The Disappearing Jew

No one who cares about the future of the Jewish People can remain indifferent to what is happening to much of American Jewry. Of course the same phenomena exist to some degree in other Diaspora communities. However, since US Jews constitute such a large percentage of world Jewry, what we are witnessing there is particularly frightening.

According to a Pew study published in 2013 no less than 58% of American Jews who married in the first decade of this century chose non-Jewish spouses. This has serious implications for the likelihood that their children will be raised as Jews. Only 28% of those who took part in the survey felt that being part of a Jewish community was an essential part of what it meant to be Jewish.

When Michael Chabon is invited to address a graduation ceremony at the Hebrew Union College – Jewish Institute of Religion and declares: ““I abhor homogeneity and insularity, exclusion and segregation …. I am for mongrels and hybrids and creoles, for syncretism and confluence”, he is simply echoing what many Jews feel today. However, it is that attitude that will ultimately lead to the demise of much of American Jewry.

In terms of their relationship with Israel, Rabbi Jeffrey Salkin of Temple Solel in Hollywood writes in the latest edition of the Reform Jewish Quarterly: “It is difficult to escape the conclusion that, when it comes to Israel, the vast majority of Reform Jews … ‘don’t give a damn’.”

It is not surprising that Israel’s Education Minister, Naftali Bennett, when addressing the America Jewish Committee conference earlier this week, said that his anxiety concerning the future of US Jewry keeps him awake at night. “I want to save the Jews,” he said. “We must not lose Jews to assimilation. We must strengthen their connection to Judaism and Israel.”

What is happening to much of US Jewry is a tragedy. After all, American Jews represent no less than 40% of world Jewry. If it were not enough that a third of our people were murdered in the Holocaust, the future Jewish identity of millions of others is now at risk. It was the Reform rabbi and philosopher Emil Fackenheim, who said that the 614th commandment was not to hand Hitler a posthumous victory.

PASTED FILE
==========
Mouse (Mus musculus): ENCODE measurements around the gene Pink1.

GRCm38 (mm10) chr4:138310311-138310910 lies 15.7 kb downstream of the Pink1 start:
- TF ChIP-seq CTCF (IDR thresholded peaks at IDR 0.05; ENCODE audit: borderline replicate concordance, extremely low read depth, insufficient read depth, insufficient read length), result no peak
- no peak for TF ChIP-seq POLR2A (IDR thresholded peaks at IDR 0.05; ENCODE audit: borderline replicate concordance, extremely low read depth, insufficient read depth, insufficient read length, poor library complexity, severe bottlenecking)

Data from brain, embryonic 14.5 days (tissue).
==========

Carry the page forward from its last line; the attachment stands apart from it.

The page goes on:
In his book To Mend the World he wrote: “… we are, first, commanded to survive as Jews, lest the Jewish people perish. We are commanded, secondly, to remember in our very guts and bones the martyrs of the Holocaust, lest their memory perish. We are forbidden, thirdly, to deny or despair of God, however much we may have to contend with Him or with belief in Him, lest Judaism perish. We are forbidden, finally, to despair of the world as the place which is to become the kingdom of God, lest we help make it a meaningless place in which God is dead or irrelevant and everything is permitted. To abandon any of these imperatives, in response to Hitler’s victory at Auschwitz, would be to hand him yet another posthumous victory.”

I think of the Jews, who rose up against the Seleucid Empire and refused to bow down to their idols. I think of the Jews in mediaeval Spain, who stubbornly maintained their Jewish identity in spite of the Inquisition. I think of the Jews, who were murdered in the Holocaust with the words of the Shema on their lips. I think of the Jews of the former Soviet Union, who at great risk to themselves nevertheless continued practising their Judaism in secret.

But I also think of the ideals and vision of our Bible that includes such statements as: “You shall love your neighbor as yourself” and “Nation shall not lift up sword against nation”. I think of the poetry of Yehuda Halevi and of Yehuda Amichai. I think of the philosophy of Moses Maimonides and of Leo Baeck. I think of the richness of our liturgy from Kol Nidrei to Shema Yisrael. I think of sitting down with our families on Seder Night and of lighting the chanukiyah together. I think of studying Talmud, midrash and the Kabbalah. Through all the lands of our dispersion we have transmitted our beliefs and our values from generation to generation, and much more….

And so I am saddened to think that there are those who would forsake that heritage without a thought. But it is not their fault. We have not taught them enough about the richness of their religious and cultural heritage, and that pursuing what James Truslow Adams called “the American dream” must not come at the expense of their Jewish identity.

About the Author
Rabbi Boyden was educated and received his rabbinical ordination in London, England. Having served as the rabbi of Cheshire Reform Congregation for thirteen years, he made aliyah with his family in 1985. He has established Reform congregations in Ra'anana and Hod Hasharon and previously served as director of the Israel Reform Movement's Beit Din.